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Model City Blues : Urban Space and Organized Resistance in New Haven - Mandi Isaacs Jackson

Model City Blues

Urban Space and Organized Resistance in New Haven

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Model City Blues tells the story of how regular people, facing a changing city landscape, fought for their own model of the "ideal city" by creating grassroots plans for urban renewal. Filled with vivid descriptions of significant moments in a protracted struggle, it offers a street-level account of organized resistance to institutional plans to transform New Haven, Connecticut in the 1960s. Anchored in the physical spaces and political struggles of the city, it brings back to center stage the individuals and groups who demanded that their voices be heard. By re-examining the converging class- and race-based movements of 1960s New Haven, Mandi Jackson helps to explain the city's present-day economic and political struggles. More broadly, by closely analyzing particular sites of resistance in New Haven, Model City Blues employs multiple academic disciplines to re-define and re-imagine the roles of everyday city spaces in building social movements and creating urban landscapes.

Industry Reviews

"Model City Blues breaks new ground reassessing New Haven politically through the lens of ethnographic and historic research. Through an urban context, Jackson synthesizes the cultural and economic foundations of past and future social movements. This book is the most impressive culmination of the most significant social and political research on New Haven in at least a generation." Immanuel Ness, Brooklyn College, City University of New York "[Jackson's] case studies successfully emphasize the coalitions forged between residents and civil rights, anti-war, and union activists, among others, because the issues of affordable urban housing and accessible public spaces affected shared constituencies... Summing Up: Highly recommended."- April 2009 issue of Choice "While the book examines a specific time and place--New Haven in the 1960s--it is also a powerful synecdoche for the fate of urban social policy more broadly. Nevertheless, the real strength of this book derives from the case study method. It is among the most subtle historical treatments available of the struggle for local control over decisions that affect urban communities. By focusing on one city and eschewing the standard historical narrative of the "failure" of the War on Poverty, Jackson provides a superlative account of how social policy unfolds in and transforms actual places--offices, coffee shops, homes, parks, taverns, school auditoriums, and city streets." The Journal of American History, Sept 2009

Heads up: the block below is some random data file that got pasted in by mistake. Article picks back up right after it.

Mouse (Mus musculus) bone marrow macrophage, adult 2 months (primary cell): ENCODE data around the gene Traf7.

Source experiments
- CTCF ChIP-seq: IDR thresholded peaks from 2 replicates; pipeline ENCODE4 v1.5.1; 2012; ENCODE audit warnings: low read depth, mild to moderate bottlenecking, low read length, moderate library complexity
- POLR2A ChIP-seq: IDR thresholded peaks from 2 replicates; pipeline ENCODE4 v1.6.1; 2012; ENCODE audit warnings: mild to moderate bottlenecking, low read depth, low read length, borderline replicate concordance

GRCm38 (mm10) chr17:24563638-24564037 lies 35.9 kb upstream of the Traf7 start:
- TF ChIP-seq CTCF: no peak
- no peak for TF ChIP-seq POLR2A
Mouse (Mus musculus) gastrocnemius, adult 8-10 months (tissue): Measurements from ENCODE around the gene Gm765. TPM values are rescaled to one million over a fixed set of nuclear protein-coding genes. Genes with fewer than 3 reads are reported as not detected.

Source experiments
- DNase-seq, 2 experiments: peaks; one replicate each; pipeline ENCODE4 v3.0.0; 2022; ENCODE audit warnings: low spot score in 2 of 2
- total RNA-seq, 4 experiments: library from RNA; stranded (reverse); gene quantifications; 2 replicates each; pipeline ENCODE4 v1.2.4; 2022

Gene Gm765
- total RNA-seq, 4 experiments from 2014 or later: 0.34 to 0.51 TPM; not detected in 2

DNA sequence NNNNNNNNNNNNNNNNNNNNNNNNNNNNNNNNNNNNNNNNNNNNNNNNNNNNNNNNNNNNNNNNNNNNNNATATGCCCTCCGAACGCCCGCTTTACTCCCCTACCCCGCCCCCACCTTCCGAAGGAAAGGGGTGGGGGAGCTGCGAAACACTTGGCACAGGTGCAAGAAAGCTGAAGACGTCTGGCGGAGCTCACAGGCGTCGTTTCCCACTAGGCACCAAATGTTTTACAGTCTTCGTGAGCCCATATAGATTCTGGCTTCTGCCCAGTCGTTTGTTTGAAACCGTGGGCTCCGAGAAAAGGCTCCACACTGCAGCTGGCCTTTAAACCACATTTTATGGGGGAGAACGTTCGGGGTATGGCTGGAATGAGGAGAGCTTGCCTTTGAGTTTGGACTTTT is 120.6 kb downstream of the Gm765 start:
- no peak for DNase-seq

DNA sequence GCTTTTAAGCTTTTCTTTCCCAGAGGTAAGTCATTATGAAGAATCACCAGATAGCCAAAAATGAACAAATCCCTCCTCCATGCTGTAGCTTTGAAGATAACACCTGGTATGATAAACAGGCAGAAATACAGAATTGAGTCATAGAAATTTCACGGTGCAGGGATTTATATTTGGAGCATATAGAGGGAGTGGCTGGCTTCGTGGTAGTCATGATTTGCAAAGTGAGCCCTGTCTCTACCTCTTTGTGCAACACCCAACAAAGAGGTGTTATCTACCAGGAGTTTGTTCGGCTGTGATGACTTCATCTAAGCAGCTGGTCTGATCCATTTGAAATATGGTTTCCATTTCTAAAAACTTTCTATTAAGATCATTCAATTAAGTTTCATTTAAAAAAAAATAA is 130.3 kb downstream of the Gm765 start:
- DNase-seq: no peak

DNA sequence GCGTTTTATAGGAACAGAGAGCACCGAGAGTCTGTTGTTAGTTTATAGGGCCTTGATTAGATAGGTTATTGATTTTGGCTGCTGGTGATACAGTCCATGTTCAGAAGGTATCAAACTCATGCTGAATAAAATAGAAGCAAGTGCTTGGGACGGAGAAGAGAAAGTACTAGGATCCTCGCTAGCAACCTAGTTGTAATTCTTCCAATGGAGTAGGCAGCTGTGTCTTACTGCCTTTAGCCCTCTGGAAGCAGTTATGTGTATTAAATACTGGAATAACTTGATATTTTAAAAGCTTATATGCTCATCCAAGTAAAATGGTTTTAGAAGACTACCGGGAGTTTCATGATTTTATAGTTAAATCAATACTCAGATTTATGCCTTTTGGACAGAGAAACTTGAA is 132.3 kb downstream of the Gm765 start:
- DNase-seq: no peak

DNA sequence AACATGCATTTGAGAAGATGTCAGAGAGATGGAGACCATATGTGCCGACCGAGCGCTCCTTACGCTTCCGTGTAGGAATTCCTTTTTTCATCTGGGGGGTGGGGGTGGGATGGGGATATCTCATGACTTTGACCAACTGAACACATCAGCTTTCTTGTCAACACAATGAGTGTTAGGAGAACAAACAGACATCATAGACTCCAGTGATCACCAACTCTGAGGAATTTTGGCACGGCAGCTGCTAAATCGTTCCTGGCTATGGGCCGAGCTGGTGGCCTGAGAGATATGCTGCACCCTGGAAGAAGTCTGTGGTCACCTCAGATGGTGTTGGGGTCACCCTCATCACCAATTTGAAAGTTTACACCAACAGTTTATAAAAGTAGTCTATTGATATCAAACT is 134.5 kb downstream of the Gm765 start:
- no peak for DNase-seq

Acknowledgmentsp. xi
List of Abbreviationsp. xiii
Introductionp. 1
The Interstate and the Demonstration City: Master Planning and Maximum Feasible Participationp. 6
Contested Spaces in a Model Cityp. 12
Neighborhoods and Movement Spaces on the Ring Road Mapp. 16
Mapping the Storyp. 17
"The Ghosts of Oak Street's Paved Ravines": The Oak Street Project, the Construction of Public Consensus, and the Birth of a Slumless Cityp. 28
The Planning Tableau and the Experts' Dilemmap. 31
Creating Consensus and Illustrating Progressp. 35
The Progress Pavilion: "Watch the Picture Change!"p. 44
"Very Minimum" Dissentp. 49
On Dixwell Avenue: Civil Rights and the Streetp. 52
The Mayor's Proposalp. 52
Two Dixwells, One Cornerp. 54
A New Kind of Projectp. 60
Taking the Streetp. 64
Understanding the Avenuep. 67
Remaking "New Haven's Harlem"p. 75
The Hill Neighborhood Union and Freedom Summer North: Citizen Participation and Movement Spaces in a "Project Area"p. 80
The Hillp. 84
The Hill Neighborhood Unionp. 86
The Hill Rent Strikesp. 92
The Freedom Schoolp. 96
The Children's Parkp. 100
Hill Cooperative Housingp. 106
The National Commission on Urban Problems: "Too Many People Are a Blighting Influence"p. 109
Maximum Feasible Urban Management: The "Automatic" City and the Hill Parents' Associationp. 114
Hill Reconnaissancep. 114
A Particular Kind of "Model"p. 117
The Hill Parents' Associationp. 123
Bracing for Summerp. 129
Renewal, Riot, and Resistance: Reclaiming "Model Cities"p. 138
The Riotp. 138
A "War Zone" on Congress Avenuep. 143
The Aftermathp. 148
Whose "Model Cities"?p. 152
The City and the Six-Lane Highway: Bread and Roses and Parking Garagesp. 161
Bread and Rosesp. 166
Unmasking the Ring Roadp. 172
Route 34: "Like Blowing into a Hurricane"p. 176
The Language of Agitationp. 181
Public Rehearingsp. 184
People Against the Garagep. 189
"You Can't Argue with Concrete"p. 191
Downtown Lives and Palaces: From "A Space of Freedom" to "A Space of Exclusion"p. 195
The Strand Hotelp. 197
The Park Plazap. 199
Defining Homep. 202
"Clear a Space": Fighting for a Different Downtownp. 205
"Pulling Power, Buying Power, Growing Power"p. 209
Between the Strand and the Plazap. 216
Conclusion: The "After"p. 222
Notesp. 235
Works Citedp. 265
Indexp. 271
Table of Contents provided by Ingram. All Rights Reserved.

ISBN: 9781592136049
ISBN-10: 1592136044
Audience: Tertiary; University or College
Format: Paperback
Language: English
Number Of Pages: 296
Published: 28th May 2008
Country of Publication: US
Dimensions (cm): 22.23 x 14.61  x 1.91
Weight (kg): 0.4